Likud MK Sharren Haskel on Sunday said she would back Gideon Sa’ar, Prime Minister Benjamin Netanyahu’s sole challenger in the upcoming primary for the party leadership, becoming the fourth lawmaker to publicly endorse him.
Most Likud MKs have announced support for Netanyahu, with a few notable lawmakers keeping mum.
Likud confirmed Thursday that it will hold the contest on December 26. Despite the defections, Netanyahu is expected to defeat Sa’ar handily.
Haskel met with Netanyahu earlier Sunday for a “heart to heart” talk, she said, during which she informed the premier that she intended to back Sa’ar.
“This decision was not an easy one for me, as I greatly admire the prime minister,” she wrote in a statement on her Facebook page.
“On the other hand, within one year we have hit a severe government crisis and a third election, after Likud was twice given the opportunity to form a government, and twice failed,” Haskel said.
“I believe that Gideon Sa’ar will be able to maintain the power of Likud as a leading party, a ruling party. Gideon Sa’ar faithfully represents the principles of Likud, the national-liberal party, and I see in him a partner for the national and liberal values that I was elected to the Knesset for and that I am committed to advancing,” she said. “I’m sure that Gideon Sa’ar will succeed in getting the country out of the political crisis and paralysis that we find ourselves in.”
She said that the primary was an indication that the faction was healthy and democratic, and not cause for alarm. She also said the she had been put under heavy pressure and had received threats of “political elimination” in recent weeks, apparently from Netanyahu supporters.
Earlier Sunday, Likud MK Etty Atia also said she would back Sa’ar in the contest, joining Yoav Kisch and Michal Shir, a former aide to Sa’ar, as the only lawmakers to have publicly expressed support for him.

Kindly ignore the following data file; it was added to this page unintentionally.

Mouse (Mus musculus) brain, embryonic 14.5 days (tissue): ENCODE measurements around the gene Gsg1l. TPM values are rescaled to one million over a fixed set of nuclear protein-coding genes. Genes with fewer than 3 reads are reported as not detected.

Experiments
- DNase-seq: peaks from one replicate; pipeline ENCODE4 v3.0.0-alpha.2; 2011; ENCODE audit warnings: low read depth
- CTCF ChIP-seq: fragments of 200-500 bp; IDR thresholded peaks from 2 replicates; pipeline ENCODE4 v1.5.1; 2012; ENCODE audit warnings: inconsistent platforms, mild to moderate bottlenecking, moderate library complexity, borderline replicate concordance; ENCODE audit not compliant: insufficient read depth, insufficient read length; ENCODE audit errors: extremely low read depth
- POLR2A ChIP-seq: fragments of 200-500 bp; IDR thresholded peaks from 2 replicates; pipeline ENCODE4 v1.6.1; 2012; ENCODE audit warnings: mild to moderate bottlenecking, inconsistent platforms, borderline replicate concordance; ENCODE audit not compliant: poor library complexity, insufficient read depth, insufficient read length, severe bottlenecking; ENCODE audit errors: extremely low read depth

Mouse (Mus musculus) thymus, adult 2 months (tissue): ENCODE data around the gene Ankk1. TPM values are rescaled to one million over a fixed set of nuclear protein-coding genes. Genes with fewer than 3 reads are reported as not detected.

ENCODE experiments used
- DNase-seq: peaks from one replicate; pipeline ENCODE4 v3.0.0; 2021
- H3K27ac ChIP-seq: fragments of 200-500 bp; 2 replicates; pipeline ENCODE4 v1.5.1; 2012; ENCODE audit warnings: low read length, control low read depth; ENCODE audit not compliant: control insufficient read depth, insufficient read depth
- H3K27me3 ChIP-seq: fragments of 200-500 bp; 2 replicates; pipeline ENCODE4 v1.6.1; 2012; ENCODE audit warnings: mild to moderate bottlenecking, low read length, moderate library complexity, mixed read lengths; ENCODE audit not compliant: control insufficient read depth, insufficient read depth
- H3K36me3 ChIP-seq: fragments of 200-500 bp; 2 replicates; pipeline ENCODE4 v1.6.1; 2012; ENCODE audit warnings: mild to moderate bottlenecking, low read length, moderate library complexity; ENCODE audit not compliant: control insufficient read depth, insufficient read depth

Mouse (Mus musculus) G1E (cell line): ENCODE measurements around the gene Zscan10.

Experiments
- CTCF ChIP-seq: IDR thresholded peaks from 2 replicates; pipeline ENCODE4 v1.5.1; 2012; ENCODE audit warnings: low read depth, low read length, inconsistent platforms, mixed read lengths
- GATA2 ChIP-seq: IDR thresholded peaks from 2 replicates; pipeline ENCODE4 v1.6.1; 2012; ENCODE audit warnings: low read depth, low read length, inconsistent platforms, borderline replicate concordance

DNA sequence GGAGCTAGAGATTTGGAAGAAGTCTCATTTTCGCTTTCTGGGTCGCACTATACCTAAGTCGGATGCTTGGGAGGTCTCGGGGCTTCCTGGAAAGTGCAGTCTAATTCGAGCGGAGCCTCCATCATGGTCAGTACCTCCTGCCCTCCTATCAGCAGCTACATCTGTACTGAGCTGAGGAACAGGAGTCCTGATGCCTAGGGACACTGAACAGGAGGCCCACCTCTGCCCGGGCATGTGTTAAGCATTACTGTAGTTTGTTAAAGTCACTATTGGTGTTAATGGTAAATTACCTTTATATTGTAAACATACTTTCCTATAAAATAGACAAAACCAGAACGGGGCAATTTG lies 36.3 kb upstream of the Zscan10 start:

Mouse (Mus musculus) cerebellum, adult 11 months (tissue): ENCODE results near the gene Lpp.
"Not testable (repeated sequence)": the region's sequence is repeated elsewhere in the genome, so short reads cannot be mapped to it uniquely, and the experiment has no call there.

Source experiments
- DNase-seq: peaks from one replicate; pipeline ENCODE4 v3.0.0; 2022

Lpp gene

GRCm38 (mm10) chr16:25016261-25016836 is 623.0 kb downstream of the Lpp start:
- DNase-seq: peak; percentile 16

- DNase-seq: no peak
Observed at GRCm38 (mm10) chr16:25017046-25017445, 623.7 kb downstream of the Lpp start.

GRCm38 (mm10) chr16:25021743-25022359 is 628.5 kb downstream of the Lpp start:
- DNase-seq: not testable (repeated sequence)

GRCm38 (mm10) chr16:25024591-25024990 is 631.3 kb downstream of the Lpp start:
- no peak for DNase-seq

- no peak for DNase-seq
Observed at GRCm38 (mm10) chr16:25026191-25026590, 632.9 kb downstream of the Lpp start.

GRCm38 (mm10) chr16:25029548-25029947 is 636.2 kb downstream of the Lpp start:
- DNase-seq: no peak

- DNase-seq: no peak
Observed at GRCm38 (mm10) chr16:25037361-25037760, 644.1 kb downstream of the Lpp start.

Likud MK Haim Katz is expected to announce his support for Sa’ar, but has not yet made an official announcement.
Katz is considered a relative heavyweight in the party. He chairs the party’s central committee and holds sway over Likud voters from Israel Aerospace Industries, having helmed its powerful workers union for more than 20 years. IAI, Israel’s largest state-owned company, employs some 16,000 people and is seen as a Likud stronghold closely aligned with Katz.
Sa’ar is expected to hold a meeting for his primary campaign on Monday, with Katz likely to attend, the Walla news site reported.
Senior Likud members Gilad Erdan and Yuli Edelstein are planning to refrain from endorsing a candidate in the primary, channels 12 and 13 both reported Sunday evening, without citing sources.
Erdan, the public security minister, and Edelstein, the Knesset speaker, are considering abstaining due to concerns about their position in the party if Sa’ar wins. Both see themselves as potential successors of Netanyahu but are not yet prepared to challenge him directly.